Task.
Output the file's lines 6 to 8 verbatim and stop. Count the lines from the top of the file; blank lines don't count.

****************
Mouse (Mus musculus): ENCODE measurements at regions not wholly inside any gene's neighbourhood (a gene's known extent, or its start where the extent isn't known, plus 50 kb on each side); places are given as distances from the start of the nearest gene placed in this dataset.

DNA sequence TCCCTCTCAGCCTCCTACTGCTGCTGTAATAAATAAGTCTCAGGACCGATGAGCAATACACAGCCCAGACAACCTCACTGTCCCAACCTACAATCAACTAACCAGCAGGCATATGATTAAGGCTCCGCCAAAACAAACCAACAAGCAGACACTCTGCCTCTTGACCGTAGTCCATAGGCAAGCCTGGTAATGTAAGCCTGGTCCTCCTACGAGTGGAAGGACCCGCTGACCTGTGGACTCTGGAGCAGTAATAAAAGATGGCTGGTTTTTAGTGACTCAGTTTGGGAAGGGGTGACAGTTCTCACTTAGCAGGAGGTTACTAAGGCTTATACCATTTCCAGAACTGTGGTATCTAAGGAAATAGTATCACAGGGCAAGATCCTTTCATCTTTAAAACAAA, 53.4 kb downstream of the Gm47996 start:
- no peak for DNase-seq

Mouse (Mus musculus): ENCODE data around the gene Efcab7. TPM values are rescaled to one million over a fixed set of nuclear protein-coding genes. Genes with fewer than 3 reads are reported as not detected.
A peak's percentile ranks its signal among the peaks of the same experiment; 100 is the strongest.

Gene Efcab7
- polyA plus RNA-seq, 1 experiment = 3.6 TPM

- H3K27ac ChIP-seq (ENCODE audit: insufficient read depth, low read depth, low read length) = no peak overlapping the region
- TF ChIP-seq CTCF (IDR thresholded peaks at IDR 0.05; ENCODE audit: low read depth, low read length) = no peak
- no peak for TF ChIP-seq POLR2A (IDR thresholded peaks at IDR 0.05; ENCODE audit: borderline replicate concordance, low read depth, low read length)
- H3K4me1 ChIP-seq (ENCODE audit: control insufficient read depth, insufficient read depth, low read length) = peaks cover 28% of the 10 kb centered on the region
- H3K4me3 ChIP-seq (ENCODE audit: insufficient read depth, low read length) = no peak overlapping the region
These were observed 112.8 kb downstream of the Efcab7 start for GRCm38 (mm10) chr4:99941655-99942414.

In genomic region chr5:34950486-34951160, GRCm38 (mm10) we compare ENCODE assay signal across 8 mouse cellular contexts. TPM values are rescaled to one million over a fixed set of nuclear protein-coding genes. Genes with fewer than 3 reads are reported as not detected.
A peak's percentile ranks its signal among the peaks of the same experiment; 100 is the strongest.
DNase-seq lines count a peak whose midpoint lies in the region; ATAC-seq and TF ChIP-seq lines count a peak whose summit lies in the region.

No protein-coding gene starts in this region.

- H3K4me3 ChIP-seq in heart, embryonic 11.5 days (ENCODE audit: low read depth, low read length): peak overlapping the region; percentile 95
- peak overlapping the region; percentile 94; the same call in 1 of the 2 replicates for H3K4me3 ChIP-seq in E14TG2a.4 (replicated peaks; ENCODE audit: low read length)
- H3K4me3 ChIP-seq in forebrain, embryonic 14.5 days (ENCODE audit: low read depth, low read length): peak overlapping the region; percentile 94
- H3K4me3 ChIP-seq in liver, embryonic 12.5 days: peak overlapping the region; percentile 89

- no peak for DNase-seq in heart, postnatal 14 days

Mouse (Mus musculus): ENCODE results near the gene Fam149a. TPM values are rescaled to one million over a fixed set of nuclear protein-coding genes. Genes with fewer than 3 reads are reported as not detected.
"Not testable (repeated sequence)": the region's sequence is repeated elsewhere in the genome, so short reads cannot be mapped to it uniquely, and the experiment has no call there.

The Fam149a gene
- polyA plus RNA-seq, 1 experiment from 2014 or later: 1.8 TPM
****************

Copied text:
Gene Efcab7
- polyA plus RNA-seq, 1 experiment = 3.6 TPM

- H3K27ac ChIP-seq (ENCODE audit: insufficient read depth, low read depth, low read length) = no peak overlapping the region